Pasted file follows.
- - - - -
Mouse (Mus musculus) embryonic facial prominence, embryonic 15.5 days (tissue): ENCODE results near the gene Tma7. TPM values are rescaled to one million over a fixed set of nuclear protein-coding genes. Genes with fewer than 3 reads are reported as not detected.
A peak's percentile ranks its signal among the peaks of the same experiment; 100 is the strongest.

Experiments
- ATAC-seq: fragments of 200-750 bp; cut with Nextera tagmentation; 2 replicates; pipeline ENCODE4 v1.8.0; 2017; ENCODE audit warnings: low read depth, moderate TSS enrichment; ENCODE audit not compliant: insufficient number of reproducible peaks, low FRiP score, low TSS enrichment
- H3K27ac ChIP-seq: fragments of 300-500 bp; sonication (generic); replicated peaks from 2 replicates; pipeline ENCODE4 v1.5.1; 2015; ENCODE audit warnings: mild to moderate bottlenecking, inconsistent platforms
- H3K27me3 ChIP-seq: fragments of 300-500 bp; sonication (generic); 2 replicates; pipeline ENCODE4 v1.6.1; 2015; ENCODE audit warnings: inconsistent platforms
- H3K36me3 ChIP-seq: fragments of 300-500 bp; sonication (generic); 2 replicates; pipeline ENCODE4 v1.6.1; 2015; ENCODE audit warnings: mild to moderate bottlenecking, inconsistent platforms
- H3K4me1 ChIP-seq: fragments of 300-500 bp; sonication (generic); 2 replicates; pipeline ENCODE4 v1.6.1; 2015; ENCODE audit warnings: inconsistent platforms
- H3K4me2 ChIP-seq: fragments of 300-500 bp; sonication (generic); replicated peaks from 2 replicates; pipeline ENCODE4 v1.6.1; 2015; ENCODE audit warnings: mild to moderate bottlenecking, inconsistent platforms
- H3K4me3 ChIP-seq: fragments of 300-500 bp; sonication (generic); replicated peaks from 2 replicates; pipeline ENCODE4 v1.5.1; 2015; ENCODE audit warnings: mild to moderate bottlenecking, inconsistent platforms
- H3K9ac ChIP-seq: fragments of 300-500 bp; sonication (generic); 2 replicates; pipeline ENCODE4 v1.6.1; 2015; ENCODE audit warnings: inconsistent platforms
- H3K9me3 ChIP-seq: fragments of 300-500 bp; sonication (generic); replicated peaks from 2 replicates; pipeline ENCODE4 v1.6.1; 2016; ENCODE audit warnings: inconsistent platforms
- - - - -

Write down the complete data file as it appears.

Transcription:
Mouse (Mus musculus) embryonic facial prominence, embryonic 15.5 days (tissue): ENCODE results near the gene Tma7. TPM values are rescaled to one million over a fixed set of nuclear protein-coding genes. Genes with fewer than 3 reads are reported as not detected.
A peak's percentile ranks its signal among the peaks of the same experiment; 100 is the strongest.

Experiments
- ATAC-seq: fragments of 200-750 bp; cut with Nextera tagmentation; 2 replicates; pipeline ENCODE4 v1.8.0; 2017; ENCODE audit warnings: low read depth, moderate TSS enrichment; ENCODE audit not compliant: insufficient number of reproducible peaks, low FRiP score, low TSS enrichment
- H3K27ac ChIP-seq: fragments of 300-500 bp; sonication (generic); replicated peaks from 2 replicates; pipeline ENCODE4 v1.5.1; 2015; ENCODE audit warnings: mild to moderate bottlenecking, inconsistent platforms
- H3K27me3 ChIP-seq: fragments of 300-500 bp; sonication (generic); 2 replicates; pipeline ENCODE4 v1.6.1; 2015; ENCODE audit warnings: inconsistent platforms
- H3K36me3 ChIP-seq: fragments of 300-500 bp; sonication (generic); 2 replicates; pipeline ENCODE4 v1.6.1; 2015; ENCODE audit warnings: mild to moderate bottlenecking, inconsistent platforms
- H3K4me1 ChIP-seq: fragments of 300-500 bp; sonication (generic); 2 replicates; pipeline ENCODE4 v1.6.1; 2015; ENCODE audit warnings: inconsistent platforms
- H3K4me2 ChIP-seq: fragments of 300-500 bp; sonication (generic); replicated peaks from 2 replicates; pipeline ENCODE4 v1.6.1; 2015; ENCODE audit warnings: mild to moderate bottlenecking, inconsistent platforms
- H3K4me3 ChIP-seq: fragments of 300-500 bp; sonication (generic); replicated peaks from 2 replicates; pipeline ENCODE4 v1.5.1; 2015; ENCODE audit warnings: mild to moderate bottlenecking, inconsistent platforms
- H3K9ac ChIP-seq: fragments of 300-500 bp; sonication (generic); 2 replicates; pipeline ENCODE4 v1.6.1; 2015; ENCODE audit warnings: inconsistent platforms
- H3K9me3 ChIP-seq: fragments of 300-500 bp; sonication (generic); replicated peaks from 2 replicates; pipeline ENCODE4 v1.6.1; 2016; ENCODE audit warnings: inconsistent platforms